While growing up in the 1970s, I was surrounded by smoking adults. Both of my parents smoked, as did their friends and most of my aunts and uncles. As a ten-year-old, I would pick up my mom’s cigarettes from the corner store using a note. In our family, cigarette cartons served as Christmas gifts; cigarette packs lay beside cribbage boards during games; uncles blew smoke rings to the delight of nieces and nephews; and moms puffed away while watching “Happy Days” with their kids. I thought little of this at the time, but, years later, I wondered how such a state of affairs could have persisted decades after medical research had firmly linked cigarettes to cancer and other diseases. Writing this book helped me understand that my family was fairly typical in terms of how cigarettes continued to play an important role in the quotidian culture and social relations of working-class families.
I was surprised to learn how vital cigarettes were to overseas Canadian soldiers during World War Two. They received most of their cigarettes as gifts from friends, family, and organizations in Canada. Drawing on gift exchange theory, I show how these cigarettes—typically shared with other soldiers—promoted reciprocal obligations and communal values, fostering camaraderie and social cohesion in military units. This process, arguably, enhanced their fighting effectiveness. In POW camps, cigarettes co-existed in both gift-exchange and economic contexts, seen with frequent cigarette sharing among prisoners and cigarette trading with guards for better food and amenities. Cigarette procurement and smoking were sensible courses of action for Canadian soldiers.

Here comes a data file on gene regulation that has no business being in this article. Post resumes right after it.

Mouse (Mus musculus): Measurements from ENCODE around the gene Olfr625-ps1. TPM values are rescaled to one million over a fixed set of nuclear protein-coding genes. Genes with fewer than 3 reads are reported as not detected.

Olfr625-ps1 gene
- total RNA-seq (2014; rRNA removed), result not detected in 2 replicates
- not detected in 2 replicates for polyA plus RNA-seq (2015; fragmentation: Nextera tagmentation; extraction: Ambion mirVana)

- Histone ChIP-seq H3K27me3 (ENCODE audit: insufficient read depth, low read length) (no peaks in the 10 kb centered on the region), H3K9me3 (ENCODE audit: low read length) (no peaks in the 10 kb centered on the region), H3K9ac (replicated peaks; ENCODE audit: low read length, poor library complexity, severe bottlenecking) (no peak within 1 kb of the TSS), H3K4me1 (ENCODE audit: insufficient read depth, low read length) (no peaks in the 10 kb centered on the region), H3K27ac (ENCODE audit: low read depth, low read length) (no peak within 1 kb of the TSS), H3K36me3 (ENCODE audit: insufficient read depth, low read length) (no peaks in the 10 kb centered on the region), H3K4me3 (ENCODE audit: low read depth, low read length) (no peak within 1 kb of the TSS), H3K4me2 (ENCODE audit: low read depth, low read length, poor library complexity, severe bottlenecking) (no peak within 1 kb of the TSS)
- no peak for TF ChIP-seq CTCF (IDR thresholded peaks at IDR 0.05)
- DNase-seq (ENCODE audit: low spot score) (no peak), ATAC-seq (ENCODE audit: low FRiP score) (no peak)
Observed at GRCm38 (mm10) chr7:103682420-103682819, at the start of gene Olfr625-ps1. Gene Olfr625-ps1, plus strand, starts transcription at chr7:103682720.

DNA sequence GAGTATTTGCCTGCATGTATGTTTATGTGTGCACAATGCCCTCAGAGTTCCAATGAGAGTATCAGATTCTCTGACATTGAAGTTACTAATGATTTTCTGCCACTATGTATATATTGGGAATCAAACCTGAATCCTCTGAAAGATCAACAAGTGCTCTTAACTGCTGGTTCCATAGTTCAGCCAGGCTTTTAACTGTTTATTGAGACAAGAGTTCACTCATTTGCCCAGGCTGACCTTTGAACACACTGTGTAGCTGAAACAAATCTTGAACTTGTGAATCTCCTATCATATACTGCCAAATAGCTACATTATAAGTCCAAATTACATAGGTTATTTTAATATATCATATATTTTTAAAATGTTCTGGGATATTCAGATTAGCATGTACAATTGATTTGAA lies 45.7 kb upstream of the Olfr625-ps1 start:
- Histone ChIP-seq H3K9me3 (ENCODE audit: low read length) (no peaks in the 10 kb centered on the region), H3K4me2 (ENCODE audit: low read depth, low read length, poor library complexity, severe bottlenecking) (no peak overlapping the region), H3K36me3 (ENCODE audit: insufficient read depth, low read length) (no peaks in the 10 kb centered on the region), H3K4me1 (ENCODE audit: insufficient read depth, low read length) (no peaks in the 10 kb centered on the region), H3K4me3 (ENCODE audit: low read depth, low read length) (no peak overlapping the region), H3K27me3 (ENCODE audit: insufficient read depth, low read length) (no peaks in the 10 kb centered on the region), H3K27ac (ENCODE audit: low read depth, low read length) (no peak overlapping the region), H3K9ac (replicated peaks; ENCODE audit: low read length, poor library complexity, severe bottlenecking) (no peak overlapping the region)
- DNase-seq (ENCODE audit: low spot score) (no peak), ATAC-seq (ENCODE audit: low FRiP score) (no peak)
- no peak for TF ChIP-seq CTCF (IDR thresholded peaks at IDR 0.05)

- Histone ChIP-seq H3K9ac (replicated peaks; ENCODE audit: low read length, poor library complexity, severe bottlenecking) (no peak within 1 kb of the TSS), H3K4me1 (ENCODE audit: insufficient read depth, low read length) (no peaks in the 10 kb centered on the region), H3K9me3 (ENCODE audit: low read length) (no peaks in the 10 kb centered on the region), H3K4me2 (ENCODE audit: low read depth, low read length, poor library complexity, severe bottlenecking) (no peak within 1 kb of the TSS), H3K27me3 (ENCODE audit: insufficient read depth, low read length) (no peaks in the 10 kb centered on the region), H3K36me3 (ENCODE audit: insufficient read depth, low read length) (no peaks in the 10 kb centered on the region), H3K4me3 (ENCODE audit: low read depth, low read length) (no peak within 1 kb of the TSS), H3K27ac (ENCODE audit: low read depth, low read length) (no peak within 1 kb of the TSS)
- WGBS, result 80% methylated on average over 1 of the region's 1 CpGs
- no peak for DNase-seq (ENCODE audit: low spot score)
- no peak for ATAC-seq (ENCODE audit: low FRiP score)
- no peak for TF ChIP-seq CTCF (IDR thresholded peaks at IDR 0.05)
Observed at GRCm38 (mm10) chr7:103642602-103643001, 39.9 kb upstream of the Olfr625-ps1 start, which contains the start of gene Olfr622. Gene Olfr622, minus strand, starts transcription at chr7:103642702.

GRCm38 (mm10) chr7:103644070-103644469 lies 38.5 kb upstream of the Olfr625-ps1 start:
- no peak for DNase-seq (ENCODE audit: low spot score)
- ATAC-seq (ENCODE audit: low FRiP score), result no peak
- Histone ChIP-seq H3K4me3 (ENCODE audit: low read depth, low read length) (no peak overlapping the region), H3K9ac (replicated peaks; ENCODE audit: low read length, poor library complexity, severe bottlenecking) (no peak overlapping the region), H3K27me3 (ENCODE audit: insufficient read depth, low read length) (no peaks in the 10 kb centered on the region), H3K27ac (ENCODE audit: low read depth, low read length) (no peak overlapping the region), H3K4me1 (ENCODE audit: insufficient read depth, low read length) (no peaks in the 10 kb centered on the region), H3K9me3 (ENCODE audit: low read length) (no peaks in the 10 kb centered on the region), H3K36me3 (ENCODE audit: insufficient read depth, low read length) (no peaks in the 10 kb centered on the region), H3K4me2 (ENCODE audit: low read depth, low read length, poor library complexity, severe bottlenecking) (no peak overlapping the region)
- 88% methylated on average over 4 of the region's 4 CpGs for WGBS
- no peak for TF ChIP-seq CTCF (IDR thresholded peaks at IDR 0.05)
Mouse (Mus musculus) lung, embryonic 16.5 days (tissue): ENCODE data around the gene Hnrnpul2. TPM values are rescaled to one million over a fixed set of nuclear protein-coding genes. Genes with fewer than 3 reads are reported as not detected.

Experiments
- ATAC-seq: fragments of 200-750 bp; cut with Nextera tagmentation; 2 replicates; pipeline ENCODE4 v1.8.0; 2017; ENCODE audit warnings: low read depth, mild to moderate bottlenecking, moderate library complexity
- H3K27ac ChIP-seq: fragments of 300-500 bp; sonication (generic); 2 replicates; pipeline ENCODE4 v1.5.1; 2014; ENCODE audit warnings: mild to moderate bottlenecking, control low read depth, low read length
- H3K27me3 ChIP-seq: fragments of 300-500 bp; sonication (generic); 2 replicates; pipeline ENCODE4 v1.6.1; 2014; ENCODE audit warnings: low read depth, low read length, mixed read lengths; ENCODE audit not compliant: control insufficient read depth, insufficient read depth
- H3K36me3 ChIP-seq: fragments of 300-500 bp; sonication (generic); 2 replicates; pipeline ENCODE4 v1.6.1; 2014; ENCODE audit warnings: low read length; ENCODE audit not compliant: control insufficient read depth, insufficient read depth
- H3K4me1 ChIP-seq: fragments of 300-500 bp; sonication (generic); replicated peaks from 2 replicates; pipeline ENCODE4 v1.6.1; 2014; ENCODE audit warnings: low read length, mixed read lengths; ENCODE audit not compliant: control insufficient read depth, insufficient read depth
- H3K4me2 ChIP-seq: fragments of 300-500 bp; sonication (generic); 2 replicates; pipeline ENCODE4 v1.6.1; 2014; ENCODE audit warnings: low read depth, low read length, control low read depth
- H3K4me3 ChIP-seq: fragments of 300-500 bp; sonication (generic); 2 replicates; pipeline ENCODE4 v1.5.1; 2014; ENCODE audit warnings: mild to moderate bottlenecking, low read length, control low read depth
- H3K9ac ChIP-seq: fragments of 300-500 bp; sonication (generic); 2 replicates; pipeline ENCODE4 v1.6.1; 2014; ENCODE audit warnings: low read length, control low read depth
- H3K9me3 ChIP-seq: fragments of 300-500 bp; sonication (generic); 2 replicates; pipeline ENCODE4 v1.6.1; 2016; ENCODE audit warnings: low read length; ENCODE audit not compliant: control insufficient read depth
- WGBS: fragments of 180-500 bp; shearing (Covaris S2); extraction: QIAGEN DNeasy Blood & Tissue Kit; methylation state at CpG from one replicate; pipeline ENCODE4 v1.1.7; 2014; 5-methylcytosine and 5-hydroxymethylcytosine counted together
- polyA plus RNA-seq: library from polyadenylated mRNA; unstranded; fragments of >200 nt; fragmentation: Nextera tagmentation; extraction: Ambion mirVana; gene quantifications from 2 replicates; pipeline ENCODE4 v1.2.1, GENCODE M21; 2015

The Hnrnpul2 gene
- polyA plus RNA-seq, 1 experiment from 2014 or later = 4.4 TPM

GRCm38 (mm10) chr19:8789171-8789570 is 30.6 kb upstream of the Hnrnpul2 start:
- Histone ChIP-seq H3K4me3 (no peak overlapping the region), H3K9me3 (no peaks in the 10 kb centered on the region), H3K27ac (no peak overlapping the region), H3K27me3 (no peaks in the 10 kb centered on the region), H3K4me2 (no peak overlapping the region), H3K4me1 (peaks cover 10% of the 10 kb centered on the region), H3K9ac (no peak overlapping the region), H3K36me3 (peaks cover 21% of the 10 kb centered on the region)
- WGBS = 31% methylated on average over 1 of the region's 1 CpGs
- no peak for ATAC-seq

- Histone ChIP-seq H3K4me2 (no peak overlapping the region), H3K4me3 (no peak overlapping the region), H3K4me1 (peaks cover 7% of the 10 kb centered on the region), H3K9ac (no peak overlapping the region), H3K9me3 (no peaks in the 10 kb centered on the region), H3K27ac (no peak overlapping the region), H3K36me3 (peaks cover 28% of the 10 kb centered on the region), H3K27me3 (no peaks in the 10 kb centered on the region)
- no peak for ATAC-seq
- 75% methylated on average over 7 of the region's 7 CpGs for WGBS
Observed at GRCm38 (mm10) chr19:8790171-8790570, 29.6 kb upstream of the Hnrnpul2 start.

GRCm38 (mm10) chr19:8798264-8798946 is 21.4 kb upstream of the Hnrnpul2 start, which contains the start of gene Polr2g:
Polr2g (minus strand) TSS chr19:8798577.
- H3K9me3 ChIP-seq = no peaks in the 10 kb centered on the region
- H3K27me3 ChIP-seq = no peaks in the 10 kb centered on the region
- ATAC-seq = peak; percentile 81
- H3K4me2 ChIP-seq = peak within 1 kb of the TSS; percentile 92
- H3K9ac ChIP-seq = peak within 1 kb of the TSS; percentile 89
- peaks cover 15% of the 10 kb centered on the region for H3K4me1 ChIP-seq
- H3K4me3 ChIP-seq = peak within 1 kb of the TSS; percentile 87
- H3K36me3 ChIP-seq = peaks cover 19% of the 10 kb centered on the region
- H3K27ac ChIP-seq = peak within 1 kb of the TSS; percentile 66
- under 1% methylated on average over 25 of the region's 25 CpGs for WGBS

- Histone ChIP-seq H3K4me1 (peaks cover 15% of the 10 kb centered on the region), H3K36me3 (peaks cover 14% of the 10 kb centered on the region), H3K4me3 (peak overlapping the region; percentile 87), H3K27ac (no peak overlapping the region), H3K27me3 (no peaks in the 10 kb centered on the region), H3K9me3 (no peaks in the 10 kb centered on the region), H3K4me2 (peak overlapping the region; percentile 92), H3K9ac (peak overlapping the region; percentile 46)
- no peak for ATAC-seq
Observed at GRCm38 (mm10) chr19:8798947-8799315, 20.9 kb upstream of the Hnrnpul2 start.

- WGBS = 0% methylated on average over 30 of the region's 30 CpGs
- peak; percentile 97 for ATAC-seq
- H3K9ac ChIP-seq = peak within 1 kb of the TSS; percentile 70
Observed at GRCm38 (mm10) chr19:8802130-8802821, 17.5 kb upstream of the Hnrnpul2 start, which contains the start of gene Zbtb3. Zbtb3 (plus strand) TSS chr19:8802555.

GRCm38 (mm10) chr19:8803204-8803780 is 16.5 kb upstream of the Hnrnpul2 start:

What stone are you most curious to see turned over soon?
Two things stand out. First, there should be more historical research about tobacco use in Indigenous communities in Canada. Oddly, there’s very little of that. The topic is complicated by the longstanding ceremonial and trading significance of tobacco for Indigenous Peoples. It is also a pressing public health issue since cigarette smoking rates in Indigenous communities today are often two to three times higher than those for non-Indigenous Canadians. Second, historians of epidemics (of all types), including tobacco, HIV-AIDS, and opioids, among others, can (and should) offer deeper understanding about the ongoing COVID-19 pandemic. In the case of historical cigarette smoking, there are many parallels with COVID-19. People have routinely minimized health risks; disinformation and misinformation have become the bedfellows of epidemic disease; and governments—guided more by political calculus than proven public health measures—have responded tardily and tepidly to public health crises.
In an audio version of the book, who should provide the narration?
That’s easy. My choice is Norman Lear, the creator of All in the Family and Sanford and Son, two TV shows I loved watching in the 1970s. Lear also wrote and directed the 1971 film, Cold Turkey, about an Iowa town that tries to quit smoking for a month to win a $25 million prize from a tobacco company. It’s a hilarious romp of a film and one of only a handful of movies explicitly about smoking. Lear is 98 years old; if he’s unavailable, I’ll go with the film’s male lead, Dick Van Dyke, who’s only 95.